Historic Maison Louis-Hippolyte Lafontaine being restored in downtown Montreal
MONTREAL -- A long-abandoned piece of Canadian history has undergone a major facelift.
A group of developers decided to restore the former house of Louis-Hippolyte Lafontaine that has sat unused for years in Montreal's downtown.
Lafontaine is regarded as Canda's first pre-confederation prime minister and led the first parliament of Upper and Lower Canada.
"It's a high place of history, of Canadian history and a significant piece of architectural heritage for Montreal," said Montreal city councillor Anne-Marie Sigouin.
In 1849, angry Anglophone merchants rioted in front of Lafontaine's home after burning down the parliament in Old Montreal.
"Some of those stones still show the bullets that were shot at the house," said Robert Turgeon of Heritage Montreal.
After years of sitting idle, abandoned to the elements, restoring the home was no easy feat.
"At one point the house started to sink into the ground so we had to reinforce very quickly the structure temporarily until we were going to do the restoration," said architect Anik Shooner.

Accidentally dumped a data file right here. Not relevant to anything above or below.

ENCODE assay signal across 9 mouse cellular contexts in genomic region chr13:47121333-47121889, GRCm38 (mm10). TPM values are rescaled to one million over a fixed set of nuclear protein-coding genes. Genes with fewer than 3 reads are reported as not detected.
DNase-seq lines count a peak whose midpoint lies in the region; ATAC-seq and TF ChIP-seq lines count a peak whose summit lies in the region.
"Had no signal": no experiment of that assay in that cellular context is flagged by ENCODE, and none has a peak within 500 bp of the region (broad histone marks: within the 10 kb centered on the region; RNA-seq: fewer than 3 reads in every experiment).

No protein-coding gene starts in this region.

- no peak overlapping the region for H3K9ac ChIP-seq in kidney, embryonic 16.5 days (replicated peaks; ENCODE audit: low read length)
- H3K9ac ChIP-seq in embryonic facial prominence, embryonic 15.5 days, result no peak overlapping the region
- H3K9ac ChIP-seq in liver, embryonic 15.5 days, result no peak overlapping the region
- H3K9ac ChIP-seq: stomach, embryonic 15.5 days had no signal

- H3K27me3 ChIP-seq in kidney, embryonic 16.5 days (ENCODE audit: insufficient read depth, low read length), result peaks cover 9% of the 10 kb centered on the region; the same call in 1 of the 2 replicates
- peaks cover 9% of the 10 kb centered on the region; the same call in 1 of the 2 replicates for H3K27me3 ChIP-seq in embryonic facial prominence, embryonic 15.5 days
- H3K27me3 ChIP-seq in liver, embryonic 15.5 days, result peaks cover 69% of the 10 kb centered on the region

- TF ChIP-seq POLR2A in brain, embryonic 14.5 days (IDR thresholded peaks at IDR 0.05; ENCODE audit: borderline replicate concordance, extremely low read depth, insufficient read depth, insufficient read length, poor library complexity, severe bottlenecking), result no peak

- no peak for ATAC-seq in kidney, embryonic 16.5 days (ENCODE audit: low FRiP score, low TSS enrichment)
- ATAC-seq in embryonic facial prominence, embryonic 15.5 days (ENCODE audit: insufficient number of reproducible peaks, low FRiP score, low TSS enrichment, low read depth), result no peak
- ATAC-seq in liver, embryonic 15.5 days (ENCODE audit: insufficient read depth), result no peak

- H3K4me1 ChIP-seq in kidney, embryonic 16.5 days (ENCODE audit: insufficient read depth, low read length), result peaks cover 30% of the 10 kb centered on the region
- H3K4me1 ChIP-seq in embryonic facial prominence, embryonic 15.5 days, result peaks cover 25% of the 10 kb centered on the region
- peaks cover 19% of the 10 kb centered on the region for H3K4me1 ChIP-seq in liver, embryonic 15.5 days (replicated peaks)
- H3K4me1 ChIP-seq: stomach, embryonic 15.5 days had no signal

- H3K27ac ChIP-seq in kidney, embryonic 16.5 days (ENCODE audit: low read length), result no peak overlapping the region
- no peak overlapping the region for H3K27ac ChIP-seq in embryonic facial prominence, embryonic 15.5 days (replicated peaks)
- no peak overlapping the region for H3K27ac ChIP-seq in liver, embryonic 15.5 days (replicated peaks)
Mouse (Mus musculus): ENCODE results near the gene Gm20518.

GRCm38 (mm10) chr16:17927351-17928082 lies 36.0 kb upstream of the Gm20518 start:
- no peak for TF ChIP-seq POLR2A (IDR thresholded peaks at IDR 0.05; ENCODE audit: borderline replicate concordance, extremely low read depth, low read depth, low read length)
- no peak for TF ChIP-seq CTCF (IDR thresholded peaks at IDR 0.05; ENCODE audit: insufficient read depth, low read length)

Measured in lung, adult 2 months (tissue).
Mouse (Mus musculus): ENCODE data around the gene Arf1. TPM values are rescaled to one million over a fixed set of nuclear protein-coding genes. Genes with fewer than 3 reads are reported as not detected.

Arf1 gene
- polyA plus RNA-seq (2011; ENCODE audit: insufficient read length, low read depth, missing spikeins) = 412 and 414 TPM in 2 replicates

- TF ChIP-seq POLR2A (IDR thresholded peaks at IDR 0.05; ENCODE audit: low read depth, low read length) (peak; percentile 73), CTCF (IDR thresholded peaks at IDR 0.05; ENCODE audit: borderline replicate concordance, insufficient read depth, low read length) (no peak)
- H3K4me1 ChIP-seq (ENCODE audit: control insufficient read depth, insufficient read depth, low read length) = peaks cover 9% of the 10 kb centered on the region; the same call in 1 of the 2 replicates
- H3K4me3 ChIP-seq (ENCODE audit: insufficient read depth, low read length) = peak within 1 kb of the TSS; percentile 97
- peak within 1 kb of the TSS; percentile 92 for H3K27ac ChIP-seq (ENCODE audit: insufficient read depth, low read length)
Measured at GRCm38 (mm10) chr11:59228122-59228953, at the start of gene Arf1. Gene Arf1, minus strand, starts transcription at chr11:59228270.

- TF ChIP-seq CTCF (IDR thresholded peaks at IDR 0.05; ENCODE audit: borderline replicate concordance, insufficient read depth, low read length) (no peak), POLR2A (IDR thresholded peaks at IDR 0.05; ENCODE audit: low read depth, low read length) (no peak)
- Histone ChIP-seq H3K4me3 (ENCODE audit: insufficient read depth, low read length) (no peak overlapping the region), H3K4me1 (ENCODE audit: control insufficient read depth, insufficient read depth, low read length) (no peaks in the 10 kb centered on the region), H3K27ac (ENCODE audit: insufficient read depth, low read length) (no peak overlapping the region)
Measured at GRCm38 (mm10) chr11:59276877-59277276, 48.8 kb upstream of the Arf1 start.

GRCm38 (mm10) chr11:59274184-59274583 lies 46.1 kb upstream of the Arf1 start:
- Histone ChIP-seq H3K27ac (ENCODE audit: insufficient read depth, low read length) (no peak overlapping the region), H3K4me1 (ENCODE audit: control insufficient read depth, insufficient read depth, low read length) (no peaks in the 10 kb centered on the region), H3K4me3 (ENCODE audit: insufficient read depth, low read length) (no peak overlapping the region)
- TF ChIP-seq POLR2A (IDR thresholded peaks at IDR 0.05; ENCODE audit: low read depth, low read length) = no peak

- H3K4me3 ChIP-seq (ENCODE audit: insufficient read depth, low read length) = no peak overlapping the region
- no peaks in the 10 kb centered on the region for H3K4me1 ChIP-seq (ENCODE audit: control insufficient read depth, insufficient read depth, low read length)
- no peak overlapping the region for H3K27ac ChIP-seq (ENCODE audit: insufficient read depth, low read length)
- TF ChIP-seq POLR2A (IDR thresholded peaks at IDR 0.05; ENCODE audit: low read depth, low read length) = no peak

Every stone had to be meticulously cleaned and then put back into place, a project that cost about $6.5 million.
"The first decision that we had to make was to what year are we going to restore the house?" said Shooner. "Is it when it was a townhouse with one more storey and a mansard as a roof, or do we go back to the life of Louis-Hippolyte Lafontaine? We decided to go there."
The home was purchased by the developers who also bought the land and are building sky-scraper condo towers and town houses nearby.
"We had to restore the home not necessarily to the glory that we restored it to, but we had to do something to the house as part of the construction permit deal for the remainder of the project," said Brivia Group vice-president Fernando Bucci.
The interior of the building is unfinished, but the home is expected to be placed on the market.
It is unclear what its new vocation will be, but for now, historians and Montrealers are happy to see the once decaying piece of history finally being restored.